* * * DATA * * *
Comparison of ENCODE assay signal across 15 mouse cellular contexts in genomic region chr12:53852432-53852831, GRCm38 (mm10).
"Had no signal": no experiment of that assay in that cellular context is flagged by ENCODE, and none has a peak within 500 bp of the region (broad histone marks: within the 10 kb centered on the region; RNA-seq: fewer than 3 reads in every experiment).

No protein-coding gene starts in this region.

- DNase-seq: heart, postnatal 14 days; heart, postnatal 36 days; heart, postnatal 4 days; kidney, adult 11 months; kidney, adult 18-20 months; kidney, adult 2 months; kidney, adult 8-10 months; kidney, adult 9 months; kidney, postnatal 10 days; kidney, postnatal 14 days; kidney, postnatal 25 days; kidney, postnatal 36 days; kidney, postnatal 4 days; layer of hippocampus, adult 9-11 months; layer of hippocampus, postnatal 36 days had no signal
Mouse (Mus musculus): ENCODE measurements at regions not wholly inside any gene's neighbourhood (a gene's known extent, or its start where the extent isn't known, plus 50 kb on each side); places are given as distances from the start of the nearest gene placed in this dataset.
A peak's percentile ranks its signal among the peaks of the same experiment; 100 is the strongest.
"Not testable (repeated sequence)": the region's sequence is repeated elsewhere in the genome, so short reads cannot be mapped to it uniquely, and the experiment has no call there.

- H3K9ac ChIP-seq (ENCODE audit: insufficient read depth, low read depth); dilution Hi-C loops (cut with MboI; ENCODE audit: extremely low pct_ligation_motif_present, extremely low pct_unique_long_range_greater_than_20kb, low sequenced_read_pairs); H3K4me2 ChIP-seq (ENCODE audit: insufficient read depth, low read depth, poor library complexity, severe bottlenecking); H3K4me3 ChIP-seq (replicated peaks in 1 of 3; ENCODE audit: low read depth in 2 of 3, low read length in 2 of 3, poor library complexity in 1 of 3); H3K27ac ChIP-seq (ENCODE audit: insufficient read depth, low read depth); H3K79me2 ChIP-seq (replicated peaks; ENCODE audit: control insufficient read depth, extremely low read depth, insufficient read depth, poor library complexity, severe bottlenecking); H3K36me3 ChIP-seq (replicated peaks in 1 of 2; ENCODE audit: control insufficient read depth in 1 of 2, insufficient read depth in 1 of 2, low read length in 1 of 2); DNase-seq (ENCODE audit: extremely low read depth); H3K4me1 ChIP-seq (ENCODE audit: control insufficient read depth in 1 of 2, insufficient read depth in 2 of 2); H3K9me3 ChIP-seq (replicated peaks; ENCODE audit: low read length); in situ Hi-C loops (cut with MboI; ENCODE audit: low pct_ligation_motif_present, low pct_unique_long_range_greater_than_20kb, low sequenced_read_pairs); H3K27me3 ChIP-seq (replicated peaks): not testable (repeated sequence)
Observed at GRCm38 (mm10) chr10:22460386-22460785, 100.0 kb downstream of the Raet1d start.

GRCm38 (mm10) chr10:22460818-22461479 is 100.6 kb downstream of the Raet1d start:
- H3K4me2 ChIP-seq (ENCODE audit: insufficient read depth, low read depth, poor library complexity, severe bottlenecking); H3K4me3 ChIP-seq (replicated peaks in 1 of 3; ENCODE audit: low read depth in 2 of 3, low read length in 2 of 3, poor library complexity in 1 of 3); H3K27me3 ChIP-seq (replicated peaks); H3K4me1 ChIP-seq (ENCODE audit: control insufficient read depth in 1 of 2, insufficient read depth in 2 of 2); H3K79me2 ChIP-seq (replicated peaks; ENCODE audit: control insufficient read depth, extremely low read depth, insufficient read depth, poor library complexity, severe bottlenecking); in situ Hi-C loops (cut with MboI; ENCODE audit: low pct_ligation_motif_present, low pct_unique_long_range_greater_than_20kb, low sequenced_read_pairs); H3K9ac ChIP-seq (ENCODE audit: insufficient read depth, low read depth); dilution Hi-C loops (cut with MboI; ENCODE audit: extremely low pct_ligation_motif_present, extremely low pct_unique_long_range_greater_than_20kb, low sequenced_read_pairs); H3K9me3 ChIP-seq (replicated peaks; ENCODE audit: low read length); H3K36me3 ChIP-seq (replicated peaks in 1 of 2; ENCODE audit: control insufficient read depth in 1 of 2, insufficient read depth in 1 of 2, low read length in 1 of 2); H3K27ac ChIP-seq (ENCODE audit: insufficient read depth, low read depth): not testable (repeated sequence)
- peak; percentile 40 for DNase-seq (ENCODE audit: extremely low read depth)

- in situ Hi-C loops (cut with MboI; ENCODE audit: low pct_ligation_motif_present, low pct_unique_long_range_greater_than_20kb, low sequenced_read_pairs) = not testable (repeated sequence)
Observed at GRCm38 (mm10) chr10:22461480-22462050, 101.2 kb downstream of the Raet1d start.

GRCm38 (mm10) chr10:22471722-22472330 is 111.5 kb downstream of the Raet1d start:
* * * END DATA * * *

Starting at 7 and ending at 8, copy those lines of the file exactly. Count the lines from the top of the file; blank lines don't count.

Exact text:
"Not testable (repeated sequence)": the region's sequence is repeated elsewhere in the genome, so short reads cannot be mapped to it uniquely, and the experiment has no call there.

- H3K9ac ChIP-seq (ENCODE audit: insufficient read depth, low read depth); dilution Hi-C loops (cut with MboI; ENCODE audit: extremely low pct_ligation_motif_present, extremely low pct_unique_long_range_greater_than_20kb, low sequenced_read_pairs); H3K4me2 ChIP-seq (ENCODE audit: insufficient read depth, low read depth, poor library complexity, severe bottlenecking); H3K4me3 ChIP-seq (replicated peaks in 1 of 3; ENCODE audit: low read depth in 2 of 3, low read length in 2 of 3, poor library complexity in 1 of 3); H3K27ac ChIP-seq (ENCODE audit: insufficient read depth, low read depth); H3K79me2 ChIP-seq (replicated peaks; ENCODE audit: control insufficient read depth, extremely low read depth, insufficient read depth, poor library complexity, severe bottlenecking); H3K36me3 ChIP-seq (replicated peaks in 1 of 2; ENCODE audit: control insufficient read depth in 1 of 2, insufficient read depth in 1 of 2, low read length in 1 of 2); DNase-seq (ENCODE audit: extremely low read depth); H3K4me1 ChIP-seq (ENCODE audit: control insufficient read depth in 1 of 2, insufficient read depth in 2 of 2); H3K9me3 ChIP-seq (replicated peaks; ENCODE audit: low read length); in situ Hi-C loops (cut with MboI; ENCODE audit: low pct_ligation_motif_present, low pct_unique_long_range_greater_than_20kb, low sequenced_read_pairs); H3K27me3 ChIP-seq (replicated peaks): not testable (repeated sequence)